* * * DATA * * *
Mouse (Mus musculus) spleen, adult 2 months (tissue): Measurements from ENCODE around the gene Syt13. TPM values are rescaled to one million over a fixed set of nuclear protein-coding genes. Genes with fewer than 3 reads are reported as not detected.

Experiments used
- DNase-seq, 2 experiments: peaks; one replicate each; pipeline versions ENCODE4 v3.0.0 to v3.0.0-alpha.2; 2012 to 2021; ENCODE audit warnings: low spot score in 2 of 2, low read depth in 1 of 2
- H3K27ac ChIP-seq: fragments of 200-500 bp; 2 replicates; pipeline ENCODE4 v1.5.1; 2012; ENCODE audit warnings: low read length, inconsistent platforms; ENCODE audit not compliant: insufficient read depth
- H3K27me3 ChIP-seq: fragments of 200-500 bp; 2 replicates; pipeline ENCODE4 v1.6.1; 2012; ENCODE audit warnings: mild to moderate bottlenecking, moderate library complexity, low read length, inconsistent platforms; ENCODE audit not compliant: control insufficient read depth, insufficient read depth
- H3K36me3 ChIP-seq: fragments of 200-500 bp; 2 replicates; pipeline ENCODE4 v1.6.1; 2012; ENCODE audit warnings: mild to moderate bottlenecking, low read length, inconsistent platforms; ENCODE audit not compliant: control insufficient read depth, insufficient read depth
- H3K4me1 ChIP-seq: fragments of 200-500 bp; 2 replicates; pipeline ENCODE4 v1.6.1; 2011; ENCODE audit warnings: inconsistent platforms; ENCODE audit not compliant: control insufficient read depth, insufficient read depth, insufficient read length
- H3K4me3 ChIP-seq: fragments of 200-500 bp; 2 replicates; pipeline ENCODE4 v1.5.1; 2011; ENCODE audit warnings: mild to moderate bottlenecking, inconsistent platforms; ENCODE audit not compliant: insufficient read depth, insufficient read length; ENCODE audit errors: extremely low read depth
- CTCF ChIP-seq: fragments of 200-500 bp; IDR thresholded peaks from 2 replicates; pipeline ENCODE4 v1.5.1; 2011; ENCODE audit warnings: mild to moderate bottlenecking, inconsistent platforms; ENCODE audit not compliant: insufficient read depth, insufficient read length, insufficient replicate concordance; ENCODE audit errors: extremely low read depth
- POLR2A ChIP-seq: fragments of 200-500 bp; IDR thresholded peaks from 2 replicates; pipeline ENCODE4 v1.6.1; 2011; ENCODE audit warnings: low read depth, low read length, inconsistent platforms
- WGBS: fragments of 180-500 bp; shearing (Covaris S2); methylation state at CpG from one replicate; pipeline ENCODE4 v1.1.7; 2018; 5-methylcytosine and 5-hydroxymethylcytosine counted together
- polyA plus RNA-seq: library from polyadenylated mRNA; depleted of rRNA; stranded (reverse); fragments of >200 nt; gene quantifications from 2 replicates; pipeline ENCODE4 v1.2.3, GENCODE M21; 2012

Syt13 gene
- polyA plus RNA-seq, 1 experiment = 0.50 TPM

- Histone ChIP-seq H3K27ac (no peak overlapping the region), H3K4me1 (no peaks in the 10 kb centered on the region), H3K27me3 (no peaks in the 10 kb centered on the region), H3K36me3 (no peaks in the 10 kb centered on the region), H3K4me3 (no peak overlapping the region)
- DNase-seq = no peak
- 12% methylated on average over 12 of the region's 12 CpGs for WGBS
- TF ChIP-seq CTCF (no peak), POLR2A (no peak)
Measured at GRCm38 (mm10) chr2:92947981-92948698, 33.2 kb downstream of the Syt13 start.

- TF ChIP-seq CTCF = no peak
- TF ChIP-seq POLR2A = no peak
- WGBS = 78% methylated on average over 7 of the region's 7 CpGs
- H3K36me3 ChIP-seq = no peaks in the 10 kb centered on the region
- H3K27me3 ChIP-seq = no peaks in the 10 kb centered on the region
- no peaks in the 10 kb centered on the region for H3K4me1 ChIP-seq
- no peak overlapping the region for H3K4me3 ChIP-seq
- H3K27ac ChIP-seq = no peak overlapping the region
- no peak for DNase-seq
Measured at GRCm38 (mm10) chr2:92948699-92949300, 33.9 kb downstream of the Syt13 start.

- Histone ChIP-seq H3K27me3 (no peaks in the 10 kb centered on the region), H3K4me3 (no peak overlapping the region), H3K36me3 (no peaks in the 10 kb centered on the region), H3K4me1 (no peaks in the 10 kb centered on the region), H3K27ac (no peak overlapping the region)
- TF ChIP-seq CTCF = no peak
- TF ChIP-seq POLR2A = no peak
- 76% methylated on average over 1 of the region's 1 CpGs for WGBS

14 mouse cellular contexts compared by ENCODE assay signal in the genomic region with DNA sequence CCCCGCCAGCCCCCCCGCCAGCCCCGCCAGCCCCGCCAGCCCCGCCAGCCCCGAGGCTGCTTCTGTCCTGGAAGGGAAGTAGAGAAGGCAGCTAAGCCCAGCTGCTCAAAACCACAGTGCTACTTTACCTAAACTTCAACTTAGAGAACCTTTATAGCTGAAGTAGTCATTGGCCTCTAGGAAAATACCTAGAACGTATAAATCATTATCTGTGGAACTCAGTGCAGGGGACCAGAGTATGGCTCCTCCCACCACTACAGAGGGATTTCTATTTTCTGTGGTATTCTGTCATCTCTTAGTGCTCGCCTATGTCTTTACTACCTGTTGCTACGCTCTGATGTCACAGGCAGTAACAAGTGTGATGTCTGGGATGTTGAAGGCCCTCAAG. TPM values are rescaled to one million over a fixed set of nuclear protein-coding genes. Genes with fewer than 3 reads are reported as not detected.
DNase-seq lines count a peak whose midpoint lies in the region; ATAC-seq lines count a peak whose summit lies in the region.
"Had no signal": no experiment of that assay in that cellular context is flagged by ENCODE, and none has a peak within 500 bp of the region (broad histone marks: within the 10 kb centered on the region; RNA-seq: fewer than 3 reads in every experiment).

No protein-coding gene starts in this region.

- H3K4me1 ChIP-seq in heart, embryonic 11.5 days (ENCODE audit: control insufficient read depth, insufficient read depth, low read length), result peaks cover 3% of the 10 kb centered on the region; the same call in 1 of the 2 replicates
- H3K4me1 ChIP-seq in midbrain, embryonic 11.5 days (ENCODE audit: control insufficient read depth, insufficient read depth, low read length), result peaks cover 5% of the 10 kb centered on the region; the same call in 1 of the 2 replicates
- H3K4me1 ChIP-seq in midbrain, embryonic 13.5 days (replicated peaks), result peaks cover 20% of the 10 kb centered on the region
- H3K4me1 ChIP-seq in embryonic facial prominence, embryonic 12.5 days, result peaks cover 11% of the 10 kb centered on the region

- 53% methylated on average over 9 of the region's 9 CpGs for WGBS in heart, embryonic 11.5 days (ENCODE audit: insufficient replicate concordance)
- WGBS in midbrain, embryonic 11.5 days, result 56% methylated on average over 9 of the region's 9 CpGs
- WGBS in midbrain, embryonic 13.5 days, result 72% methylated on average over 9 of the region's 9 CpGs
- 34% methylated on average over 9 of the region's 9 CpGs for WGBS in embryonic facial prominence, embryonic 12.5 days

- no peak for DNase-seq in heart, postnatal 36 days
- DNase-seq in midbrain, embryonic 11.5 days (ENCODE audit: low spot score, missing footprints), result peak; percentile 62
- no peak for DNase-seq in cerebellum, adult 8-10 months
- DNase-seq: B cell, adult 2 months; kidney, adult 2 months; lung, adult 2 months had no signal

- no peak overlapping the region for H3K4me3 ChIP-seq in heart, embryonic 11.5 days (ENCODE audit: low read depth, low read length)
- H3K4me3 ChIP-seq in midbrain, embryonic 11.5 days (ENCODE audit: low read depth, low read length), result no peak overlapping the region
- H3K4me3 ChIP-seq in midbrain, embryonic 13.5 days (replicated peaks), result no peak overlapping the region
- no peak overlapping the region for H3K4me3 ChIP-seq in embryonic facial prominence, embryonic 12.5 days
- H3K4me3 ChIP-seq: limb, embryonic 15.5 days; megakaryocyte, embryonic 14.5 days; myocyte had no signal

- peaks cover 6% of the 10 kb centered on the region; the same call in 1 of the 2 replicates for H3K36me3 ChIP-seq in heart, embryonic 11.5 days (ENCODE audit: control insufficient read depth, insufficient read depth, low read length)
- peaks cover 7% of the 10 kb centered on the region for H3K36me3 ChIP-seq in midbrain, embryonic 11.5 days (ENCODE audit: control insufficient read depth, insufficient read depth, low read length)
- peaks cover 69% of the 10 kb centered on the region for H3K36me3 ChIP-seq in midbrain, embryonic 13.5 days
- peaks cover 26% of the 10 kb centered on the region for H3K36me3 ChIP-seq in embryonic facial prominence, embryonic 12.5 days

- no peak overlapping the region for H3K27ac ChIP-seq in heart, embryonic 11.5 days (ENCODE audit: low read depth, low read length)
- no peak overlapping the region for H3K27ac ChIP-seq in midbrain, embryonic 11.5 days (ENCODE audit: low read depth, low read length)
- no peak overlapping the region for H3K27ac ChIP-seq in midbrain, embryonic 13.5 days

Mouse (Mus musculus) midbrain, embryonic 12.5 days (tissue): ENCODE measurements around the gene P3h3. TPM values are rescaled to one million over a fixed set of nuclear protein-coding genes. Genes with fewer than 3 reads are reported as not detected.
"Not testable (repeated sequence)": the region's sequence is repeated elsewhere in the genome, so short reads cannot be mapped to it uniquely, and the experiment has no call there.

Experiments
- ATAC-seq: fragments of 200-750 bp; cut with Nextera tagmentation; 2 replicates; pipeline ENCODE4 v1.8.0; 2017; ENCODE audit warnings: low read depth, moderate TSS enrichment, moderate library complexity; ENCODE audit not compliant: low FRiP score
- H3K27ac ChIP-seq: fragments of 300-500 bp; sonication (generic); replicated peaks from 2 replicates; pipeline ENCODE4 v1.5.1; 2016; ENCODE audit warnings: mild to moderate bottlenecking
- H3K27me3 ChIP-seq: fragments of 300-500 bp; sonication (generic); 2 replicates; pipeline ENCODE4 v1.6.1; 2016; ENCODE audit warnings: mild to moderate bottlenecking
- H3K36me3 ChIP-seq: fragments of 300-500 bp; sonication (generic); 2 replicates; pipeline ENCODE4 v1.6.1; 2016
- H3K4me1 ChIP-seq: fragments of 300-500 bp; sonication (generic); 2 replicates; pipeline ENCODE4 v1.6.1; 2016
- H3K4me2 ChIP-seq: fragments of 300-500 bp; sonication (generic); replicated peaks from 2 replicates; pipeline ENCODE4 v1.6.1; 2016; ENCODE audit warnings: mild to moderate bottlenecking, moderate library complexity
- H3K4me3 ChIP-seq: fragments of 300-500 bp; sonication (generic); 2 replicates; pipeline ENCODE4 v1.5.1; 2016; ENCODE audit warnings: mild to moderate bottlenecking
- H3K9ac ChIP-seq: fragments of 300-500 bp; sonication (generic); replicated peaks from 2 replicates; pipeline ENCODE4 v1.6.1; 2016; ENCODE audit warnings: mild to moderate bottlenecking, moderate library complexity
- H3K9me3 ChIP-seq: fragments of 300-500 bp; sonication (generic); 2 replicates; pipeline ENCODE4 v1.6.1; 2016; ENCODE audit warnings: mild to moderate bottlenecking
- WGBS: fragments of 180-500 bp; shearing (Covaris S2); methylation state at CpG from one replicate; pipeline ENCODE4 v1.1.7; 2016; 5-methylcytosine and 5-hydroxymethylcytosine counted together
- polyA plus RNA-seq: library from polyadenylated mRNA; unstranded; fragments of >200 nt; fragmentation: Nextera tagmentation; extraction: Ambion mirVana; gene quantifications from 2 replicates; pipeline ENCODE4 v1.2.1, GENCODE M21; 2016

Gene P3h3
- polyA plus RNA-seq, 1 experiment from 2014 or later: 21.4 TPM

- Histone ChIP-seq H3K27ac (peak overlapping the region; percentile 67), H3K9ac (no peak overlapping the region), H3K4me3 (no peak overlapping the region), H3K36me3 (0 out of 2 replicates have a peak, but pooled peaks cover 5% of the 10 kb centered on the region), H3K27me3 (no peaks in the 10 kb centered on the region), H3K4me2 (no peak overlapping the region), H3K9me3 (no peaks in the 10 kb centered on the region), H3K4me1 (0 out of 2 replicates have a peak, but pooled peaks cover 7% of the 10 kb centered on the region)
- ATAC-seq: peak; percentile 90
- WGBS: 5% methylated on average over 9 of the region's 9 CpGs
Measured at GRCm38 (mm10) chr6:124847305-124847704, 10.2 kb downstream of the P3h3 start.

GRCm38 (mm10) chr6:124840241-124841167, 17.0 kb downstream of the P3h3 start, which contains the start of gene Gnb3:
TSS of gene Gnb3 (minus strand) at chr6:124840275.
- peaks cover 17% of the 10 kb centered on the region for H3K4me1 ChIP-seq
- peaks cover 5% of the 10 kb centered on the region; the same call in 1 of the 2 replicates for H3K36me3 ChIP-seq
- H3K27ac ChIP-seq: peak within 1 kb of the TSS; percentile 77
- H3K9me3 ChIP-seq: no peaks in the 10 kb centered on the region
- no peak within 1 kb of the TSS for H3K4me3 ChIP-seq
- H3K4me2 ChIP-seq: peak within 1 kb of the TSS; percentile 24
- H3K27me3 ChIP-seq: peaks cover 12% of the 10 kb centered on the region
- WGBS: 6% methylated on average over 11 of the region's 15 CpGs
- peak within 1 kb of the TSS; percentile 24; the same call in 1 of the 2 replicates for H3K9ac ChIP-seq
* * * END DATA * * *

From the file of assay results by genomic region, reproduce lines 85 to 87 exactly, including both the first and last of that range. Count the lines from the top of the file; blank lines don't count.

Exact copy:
- peaks cover 5% of the 10 kb centered on the region; the same call in 1 of the 2 replicates for H3K36me3 ChIP-seq
- H3K27ac ChIP-seq: peak within 1 kb of the TSS; percentile 77
- H3K9me3 ChIP-seq: no peaks in the 10 kb centered on the region